MATERIALS SCIENCE: Greasing the Color Switch

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Science  04 Mar 2005:
Vol. 307, Issue 5714, pp. 1379a
DOI: 10.1126/science.307.5714.1379a

Spirooxazine and chromene are photochromic dye molecules that undergo a reversible color change when subject to irradiation. Switching between clear and colored states requires that half of the molecule undergo an approximately 90° rotation. In solution, switching and unswitching are fast processes, but when these molecules are embedded in a host matrix, the unswitching or color fade times are significantly longer and are strongly influenced by the viscosity of the matrix. Although a matrix with a lower glass transition temperature could be used to mitigate this problem, this would then compromise other properties of the lens.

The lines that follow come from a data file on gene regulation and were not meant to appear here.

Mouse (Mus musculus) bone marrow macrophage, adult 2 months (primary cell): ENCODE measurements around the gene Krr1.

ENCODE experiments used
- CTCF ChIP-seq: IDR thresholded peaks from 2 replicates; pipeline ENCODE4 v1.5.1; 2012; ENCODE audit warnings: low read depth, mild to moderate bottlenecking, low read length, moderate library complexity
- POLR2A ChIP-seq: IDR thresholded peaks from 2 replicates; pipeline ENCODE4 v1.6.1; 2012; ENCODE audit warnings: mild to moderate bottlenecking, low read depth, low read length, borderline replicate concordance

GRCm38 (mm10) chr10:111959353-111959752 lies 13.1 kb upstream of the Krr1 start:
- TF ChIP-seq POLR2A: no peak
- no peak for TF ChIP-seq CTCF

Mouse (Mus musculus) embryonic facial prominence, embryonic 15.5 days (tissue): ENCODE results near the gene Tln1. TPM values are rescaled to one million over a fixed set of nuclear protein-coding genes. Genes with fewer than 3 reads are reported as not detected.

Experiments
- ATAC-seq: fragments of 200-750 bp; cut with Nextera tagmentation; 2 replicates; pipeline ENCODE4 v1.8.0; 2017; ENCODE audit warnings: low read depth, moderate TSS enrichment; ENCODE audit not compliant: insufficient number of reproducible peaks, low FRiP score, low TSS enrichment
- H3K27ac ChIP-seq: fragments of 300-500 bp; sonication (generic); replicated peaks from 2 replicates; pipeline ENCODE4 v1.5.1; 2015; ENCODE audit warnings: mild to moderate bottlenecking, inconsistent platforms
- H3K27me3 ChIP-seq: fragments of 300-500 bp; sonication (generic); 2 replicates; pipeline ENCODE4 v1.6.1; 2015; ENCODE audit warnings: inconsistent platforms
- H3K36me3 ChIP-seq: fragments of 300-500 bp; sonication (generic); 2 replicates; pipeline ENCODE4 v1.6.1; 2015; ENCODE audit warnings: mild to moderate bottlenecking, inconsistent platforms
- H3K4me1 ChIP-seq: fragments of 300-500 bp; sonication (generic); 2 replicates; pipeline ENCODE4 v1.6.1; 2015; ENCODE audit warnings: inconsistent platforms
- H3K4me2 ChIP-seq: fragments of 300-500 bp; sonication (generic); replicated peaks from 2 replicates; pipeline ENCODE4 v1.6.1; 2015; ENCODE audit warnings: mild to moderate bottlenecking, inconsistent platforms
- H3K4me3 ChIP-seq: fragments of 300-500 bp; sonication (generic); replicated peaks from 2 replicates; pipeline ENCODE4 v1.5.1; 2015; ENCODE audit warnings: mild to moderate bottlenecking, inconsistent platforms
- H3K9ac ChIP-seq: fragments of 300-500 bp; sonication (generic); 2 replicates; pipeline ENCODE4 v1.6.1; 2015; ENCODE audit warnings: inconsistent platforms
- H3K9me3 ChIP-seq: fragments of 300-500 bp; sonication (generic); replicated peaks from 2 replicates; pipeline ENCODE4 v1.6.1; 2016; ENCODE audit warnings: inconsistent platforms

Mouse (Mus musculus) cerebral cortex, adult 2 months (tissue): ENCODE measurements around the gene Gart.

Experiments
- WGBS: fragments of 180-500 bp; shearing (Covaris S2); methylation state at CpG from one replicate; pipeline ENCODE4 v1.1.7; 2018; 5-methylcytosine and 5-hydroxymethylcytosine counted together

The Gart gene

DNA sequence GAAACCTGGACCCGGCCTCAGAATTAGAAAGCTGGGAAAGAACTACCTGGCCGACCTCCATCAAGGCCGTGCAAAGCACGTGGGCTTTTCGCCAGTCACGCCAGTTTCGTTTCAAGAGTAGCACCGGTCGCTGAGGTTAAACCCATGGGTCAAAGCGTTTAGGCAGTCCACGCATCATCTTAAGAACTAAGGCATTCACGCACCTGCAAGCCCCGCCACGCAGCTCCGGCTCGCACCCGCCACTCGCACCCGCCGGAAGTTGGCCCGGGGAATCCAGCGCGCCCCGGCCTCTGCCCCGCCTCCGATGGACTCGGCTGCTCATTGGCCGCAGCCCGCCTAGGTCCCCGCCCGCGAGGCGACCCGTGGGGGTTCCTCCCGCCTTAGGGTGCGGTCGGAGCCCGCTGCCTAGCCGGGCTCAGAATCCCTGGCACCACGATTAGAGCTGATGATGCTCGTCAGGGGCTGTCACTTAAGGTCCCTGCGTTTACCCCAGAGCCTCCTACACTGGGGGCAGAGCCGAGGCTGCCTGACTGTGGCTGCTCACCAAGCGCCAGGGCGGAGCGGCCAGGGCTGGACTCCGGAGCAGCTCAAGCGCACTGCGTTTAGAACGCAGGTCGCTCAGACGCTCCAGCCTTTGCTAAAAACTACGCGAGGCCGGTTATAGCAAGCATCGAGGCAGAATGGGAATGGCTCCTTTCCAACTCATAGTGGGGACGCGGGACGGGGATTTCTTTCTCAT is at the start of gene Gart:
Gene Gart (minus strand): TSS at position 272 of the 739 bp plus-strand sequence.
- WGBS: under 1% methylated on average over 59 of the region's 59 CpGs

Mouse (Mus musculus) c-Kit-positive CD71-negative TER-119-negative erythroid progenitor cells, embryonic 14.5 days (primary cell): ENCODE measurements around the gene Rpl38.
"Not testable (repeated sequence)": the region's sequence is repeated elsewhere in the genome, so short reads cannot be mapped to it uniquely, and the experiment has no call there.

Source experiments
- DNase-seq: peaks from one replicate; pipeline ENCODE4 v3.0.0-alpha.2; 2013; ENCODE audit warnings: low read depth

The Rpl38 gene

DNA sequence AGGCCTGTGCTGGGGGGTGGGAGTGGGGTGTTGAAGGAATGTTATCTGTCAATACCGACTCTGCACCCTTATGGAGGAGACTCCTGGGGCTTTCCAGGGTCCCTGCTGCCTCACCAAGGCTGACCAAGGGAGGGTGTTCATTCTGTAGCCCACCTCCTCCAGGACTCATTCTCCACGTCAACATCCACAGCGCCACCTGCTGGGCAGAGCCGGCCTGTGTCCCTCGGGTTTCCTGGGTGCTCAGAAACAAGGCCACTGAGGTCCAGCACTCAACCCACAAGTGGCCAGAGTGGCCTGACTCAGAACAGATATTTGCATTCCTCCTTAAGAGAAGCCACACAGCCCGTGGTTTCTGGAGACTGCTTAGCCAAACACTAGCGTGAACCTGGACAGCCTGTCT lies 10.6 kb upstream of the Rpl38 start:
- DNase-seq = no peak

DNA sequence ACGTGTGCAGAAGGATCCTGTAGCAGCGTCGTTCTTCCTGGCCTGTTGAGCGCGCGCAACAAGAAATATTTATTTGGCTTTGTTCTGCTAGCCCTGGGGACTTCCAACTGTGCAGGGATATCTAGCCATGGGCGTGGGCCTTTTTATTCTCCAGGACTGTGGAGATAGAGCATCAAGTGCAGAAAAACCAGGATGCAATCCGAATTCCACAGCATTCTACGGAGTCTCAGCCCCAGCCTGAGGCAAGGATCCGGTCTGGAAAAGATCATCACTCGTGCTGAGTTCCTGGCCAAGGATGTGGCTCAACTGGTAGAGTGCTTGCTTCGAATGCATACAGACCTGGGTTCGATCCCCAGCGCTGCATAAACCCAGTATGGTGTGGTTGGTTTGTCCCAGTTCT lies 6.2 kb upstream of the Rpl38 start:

Evans et al. have come up with a solution that was inspired by drug and gene delivery, where sensitive peptides or oligonucleotides are protected by a polymer conjugate. In this application, they covalently linked their dye molecules to low-glass transition temperature oligomers, such as poly(dimethylsiloxane) and poly(ethyleneglycol), which then shield the dye from the lower-viscosity matrix material. The attached oligomers do not alter the electronic character of the dyes, but they do act to lubricate the twisting motion, so that the color fade times were reduced by 40 to 99%. — MSL

Nature Mater. 10.1038/nmat1326 (2005).

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